Competitors in this years ASB Auckland Marathon will once again each achieve incredible things, whether it is chasing a personal best, a first ever completion of such an event or distance, or perhaps a journey shared with friends as each look to their own reasons for taking part.
Hundreds of runners are also going above and beyond, raising money and awareness for one of the 14 official Charity Hero partners. New to the ASB Auckland Marathon event this year, the Charity Hero programme is supported by ASB and comprised of 14 official charities, with the goal to raise a combined total of $1 million.
Like many of those Charity Hero runners, Emma Randell and Meikyla Mason have very personal reasons behind their choice of charity.
33-year-old Randell is taking on the Barfoot & Thompson Half Marathon at this years ASB Auckland Marathon for the fifth time, but this time is different as she is motivated to raise awareness and money for the Mental Health Foundation, one of the events 14 Charity Hero partners.
Randell gave birth to her first child Ophelia six months ago, and while the birth went well for both mother and baby, the pregnancy saw a return of anxiety and depression that she suffered earlier in her life, this time appearing as pre-natal depression.
Not for the first time, Randell turned to community based Mental Health services for help, and now wants to give back.
"I was quite severely affected by anxiety when I was growing up, I was quite overweight and I would get bullied for that. I would get anxious in my early adult years and it always came back to that bullying. There was a lot of anxiety as a result, but I learned it was about finding different pathways to cope and deal with it. With a lot of help from community services including home and family counselling, I got past it. I lost a lot of weight, and started up an exercise regime and have been with Les Mills for about five years. It was about finding health and getting lots of support.
"I then struggled with mental health issues during my pregnancy, and again found that there is lots of support out there for women experiencing pre-natal and post-natal depression. The Mental Health Foundation is doing a lot of work to ensure people feel comfortable to reach out and ask for help. That is why I want to help them because there is still a lot of stigma about mental health not being a real illness, so I want to make sure that they can continue to get the word out that it is okay to ask for help."
Randell is not new to half marathon events, but this one is different - as she is determined to raise money for the foundation that has helped her, and that goal is fueling her training. It is thanks to the support of her husband Logan and good friend Jodi (who will run with her) that she will be on the start line on October 29.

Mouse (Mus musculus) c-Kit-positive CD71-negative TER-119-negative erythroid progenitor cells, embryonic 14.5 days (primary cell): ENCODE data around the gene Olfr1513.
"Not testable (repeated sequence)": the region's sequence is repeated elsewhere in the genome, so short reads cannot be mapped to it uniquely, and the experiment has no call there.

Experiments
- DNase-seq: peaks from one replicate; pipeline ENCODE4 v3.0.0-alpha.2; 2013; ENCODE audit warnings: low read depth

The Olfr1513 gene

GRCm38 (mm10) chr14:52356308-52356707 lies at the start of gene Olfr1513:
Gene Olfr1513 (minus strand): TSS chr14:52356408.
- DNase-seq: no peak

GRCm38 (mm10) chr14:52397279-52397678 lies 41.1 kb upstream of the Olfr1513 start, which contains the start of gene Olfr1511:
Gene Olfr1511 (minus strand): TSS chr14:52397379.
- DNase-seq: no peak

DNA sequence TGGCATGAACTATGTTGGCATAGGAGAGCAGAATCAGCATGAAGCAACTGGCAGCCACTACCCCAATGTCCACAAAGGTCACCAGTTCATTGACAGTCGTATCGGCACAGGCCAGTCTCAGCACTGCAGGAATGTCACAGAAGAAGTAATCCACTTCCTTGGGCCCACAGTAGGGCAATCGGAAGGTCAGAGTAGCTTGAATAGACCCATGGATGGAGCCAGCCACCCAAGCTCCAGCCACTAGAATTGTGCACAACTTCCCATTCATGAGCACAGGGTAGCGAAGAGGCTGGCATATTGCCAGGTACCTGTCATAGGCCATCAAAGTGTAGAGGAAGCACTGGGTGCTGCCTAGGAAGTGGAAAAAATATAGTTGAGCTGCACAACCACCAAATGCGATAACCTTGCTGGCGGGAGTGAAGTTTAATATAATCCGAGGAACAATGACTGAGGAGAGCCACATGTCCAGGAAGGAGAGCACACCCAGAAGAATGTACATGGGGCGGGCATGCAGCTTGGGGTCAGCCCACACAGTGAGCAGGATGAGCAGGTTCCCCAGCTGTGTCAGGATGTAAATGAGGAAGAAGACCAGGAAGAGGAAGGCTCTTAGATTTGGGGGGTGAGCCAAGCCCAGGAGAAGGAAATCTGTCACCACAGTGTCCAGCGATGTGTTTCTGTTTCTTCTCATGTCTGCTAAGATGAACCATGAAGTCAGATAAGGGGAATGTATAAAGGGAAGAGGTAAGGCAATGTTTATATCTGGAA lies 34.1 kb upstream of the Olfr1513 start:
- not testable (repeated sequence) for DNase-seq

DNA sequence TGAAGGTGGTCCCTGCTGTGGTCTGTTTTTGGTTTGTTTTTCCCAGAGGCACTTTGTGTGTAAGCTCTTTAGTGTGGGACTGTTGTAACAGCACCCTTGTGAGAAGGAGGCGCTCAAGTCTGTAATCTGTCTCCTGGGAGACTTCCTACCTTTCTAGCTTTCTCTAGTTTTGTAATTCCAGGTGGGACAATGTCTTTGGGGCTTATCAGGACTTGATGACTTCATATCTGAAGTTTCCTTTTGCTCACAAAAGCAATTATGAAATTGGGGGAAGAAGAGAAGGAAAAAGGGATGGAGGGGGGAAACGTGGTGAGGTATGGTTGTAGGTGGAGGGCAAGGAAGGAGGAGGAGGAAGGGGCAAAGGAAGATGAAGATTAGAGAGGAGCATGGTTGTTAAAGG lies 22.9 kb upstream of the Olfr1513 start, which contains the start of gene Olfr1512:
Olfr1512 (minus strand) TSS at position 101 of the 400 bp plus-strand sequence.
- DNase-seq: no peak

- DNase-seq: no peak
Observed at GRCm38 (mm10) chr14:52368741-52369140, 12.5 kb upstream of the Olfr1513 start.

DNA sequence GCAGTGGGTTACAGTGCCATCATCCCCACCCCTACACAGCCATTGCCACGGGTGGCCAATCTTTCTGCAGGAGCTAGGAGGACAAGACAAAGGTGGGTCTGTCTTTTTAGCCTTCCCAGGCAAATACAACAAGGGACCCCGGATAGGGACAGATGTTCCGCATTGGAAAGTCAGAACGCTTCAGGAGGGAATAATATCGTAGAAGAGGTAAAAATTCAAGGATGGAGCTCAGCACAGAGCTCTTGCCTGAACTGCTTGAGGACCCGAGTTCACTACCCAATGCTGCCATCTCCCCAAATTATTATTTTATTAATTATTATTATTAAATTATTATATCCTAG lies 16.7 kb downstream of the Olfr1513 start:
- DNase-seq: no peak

"My first Auckland half marathon was more than five years ago. Training for this one involves walking at every opportunity I get - Ill do whatever I need to get across the finish line. Having the goal of the half with the added goal of raising money for a great cause motivates me to get out of the house, get some exercise and get out on my own or with Ophelia in the pram."
Meikyla Mason is not your run-of-the-mill teenager. The Botany Downs Secondary College student has been inspired by her Outdoor Education Teacher to become an out of the ordinary person, and she is on the path to being just that by becoming a charity hero at the ASB Auckland Marathon this October.
Her decision to run (also in the Barfoot & Thompson Half Marathon) as a Charity Hero for the Blind Foundation Guide Dogs has been inspired by her childhood friend Ashley Shepherd.
"I decided to become a Charity Hero for the Blind Foundation because of my friend Ashley Shepherd. Ashley is extremely determined, shes smart, independent, strong-minded and she is also legally blind, however she always did everything we did as children. She rode a two-wheel bike and she used to beat me in swimming races. I never saw her let her disability get in the way and this has always inspired me.
"The Blind Foundation provides support for people like Ashley to help give them a new lease on life. When I was about 10 she shared her very special book with me that her grandmother put together on her struggles and survival when she was born. It then became an easy decision for me to choose to be a Charity Hero for the Blind Foundation. Ashley faces challenges every day. Mine is just to run 21km and raise money for the foundation that supports so many people like her!"
ASB head of community, sponsorship and events Mark Graham is delighted to support the new Charity Heroes programme at the ASB Auckland Marathon event this year.
"ASB is proud to be involved in a range of running events across New Zealand, particularly the ASB Auckland Marathon. Through our involvement weve found many runners find extra motivation to train and get to the finish line when they are running for a cause close to their heart. Personal achievement and supporting the wider New Zealand community resonate with us at ASB so were proud to support the Charity Heroes programme and all of the runners involved. We wish them all the best for both their race training and their fundraising," Mr Graham says.
- This story has been automatically published using a media release from Athletics New Zealand